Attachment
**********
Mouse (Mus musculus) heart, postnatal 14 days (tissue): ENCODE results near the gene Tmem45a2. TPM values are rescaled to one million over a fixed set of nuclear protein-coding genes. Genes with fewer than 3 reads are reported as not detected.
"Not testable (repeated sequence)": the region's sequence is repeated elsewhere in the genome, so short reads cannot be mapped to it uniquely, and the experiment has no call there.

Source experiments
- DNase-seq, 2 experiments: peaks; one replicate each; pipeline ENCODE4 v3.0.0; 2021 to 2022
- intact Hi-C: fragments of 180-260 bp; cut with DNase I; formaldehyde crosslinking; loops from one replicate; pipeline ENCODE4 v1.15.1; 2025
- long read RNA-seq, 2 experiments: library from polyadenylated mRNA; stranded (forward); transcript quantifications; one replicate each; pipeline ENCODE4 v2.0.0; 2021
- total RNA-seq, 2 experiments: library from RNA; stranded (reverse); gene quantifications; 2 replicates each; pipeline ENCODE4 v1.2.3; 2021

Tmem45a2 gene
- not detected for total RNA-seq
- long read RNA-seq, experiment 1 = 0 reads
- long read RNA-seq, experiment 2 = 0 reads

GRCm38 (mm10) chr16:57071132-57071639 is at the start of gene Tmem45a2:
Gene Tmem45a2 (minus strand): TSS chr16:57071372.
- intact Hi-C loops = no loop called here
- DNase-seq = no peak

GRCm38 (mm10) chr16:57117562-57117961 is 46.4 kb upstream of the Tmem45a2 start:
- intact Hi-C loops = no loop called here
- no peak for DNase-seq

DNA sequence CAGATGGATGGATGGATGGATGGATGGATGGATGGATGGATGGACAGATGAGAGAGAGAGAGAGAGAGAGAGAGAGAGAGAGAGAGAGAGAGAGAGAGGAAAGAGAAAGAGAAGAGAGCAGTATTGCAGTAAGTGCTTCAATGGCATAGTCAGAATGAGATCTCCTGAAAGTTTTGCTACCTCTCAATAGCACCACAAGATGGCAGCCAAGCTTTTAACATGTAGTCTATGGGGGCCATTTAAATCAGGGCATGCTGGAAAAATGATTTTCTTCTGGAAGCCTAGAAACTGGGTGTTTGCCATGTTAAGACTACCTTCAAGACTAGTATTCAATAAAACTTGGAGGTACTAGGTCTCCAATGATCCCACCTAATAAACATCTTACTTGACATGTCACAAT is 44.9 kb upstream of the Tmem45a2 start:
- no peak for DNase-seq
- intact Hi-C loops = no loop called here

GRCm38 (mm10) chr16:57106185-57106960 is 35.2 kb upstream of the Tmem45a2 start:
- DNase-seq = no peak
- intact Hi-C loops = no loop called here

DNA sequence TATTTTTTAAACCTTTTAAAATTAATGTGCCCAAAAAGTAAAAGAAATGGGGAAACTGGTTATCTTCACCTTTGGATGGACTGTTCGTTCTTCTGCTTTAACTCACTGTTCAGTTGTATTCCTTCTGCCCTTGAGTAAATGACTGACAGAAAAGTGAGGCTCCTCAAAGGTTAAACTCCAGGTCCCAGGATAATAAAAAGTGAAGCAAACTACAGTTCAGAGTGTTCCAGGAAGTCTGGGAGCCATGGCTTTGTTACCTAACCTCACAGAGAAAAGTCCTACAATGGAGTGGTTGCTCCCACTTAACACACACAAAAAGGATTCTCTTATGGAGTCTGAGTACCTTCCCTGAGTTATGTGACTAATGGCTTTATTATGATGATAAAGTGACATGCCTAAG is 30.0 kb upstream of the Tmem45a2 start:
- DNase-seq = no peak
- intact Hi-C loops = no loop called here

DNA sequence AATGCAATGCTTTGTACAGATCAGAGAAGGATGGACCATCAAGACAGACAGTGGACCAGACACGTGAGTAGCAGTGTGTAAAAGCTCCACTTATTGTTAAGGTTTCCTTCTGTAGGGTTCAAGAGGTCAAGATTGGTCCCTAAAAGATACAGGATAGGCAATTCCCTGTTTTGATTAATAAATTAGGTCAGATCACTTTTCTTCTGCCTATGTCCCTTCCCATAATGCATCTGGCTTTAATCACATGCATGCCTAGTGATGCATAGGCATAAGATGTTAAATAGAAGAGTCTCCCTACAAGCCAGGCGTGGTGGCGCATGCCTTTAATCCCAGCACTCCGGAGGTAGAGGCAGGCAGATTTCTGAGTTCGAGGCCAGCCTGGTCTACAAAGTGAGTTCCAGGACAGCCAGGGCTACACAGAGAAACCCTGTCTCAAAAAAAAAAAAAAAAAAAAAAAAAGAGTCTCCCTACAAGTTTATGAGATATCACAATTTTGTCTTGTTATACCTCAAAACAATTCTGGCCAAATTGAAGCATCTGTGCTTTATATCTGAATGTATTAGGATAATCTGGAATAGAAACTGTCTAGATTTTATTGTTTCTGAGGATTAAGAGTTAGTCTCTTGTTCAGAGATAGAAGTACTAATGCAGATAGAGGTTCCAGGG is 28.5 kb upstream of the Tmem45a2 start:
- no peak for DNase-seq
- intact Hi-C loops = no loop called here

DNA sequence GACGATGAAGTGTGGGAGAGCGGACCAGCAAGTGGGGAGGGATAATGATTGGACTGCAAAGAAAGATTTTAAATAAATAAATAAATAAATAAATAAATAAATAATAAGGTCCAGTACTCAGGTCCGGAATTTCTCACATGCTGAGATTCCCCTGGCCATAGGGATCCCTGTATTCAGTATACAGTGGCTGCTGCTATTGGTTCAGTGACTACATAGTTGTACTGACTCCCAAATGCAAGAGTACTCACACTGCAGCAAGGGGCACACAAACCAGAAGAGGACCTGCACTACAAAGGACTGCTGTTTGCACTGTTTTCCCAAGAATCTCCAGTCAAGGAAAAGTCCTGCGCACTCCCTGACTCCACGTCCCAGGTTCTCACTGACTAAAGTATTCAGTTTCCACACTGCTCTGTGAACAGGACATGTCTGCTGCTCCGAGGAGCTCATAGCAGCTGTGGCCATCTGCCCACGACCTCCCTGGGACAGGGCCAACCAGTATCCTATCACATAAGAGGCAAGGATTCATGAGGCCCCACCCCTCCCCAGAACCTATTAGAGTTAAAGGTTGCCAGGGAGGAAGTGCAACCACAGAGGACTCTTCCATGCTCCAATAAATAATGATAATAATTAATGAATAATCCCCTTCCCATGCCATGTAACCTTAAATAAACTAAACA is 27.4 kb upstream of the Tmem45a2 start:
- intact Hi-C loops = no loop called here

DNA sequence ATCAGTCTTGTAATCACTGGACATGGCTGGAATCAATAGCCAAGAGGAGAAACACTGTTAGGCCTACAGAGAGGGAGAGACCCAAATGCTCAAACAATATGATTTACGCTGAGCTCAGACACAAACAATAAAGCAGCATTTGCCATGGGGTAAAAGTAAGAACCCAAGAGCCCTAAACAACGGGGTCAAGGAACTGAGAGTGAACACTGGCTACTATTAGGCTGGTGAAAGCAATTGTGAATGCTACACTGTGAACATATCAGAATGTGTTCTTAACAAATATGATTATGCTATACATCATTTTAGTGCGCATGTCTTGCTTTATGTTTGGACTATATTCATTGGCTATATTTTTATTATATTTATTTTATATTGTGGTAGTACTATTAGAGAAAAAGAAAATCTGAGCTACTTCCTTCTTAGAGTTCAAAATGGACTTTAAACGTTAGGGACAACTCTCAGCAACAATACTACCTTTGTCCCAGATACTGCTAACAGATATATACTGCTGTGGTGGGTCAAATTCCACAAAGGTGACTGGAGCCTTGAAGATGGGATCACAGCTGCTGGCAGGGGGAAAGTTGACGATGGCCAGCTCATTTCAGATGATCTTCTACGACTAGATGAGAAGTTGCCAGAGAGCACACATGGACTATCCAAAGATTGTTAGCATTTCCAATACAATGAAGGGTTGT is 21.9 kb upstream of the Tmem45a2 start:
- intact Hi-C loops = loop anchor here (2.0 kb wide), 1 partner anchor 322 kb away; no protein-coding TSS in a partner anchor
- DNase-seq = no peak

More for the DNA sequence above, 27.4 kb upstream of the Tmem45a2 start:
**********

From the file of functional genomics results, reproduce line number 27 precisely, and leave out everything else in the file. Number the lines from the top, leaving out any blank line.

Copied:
- intact Hi-C loops = no loop called here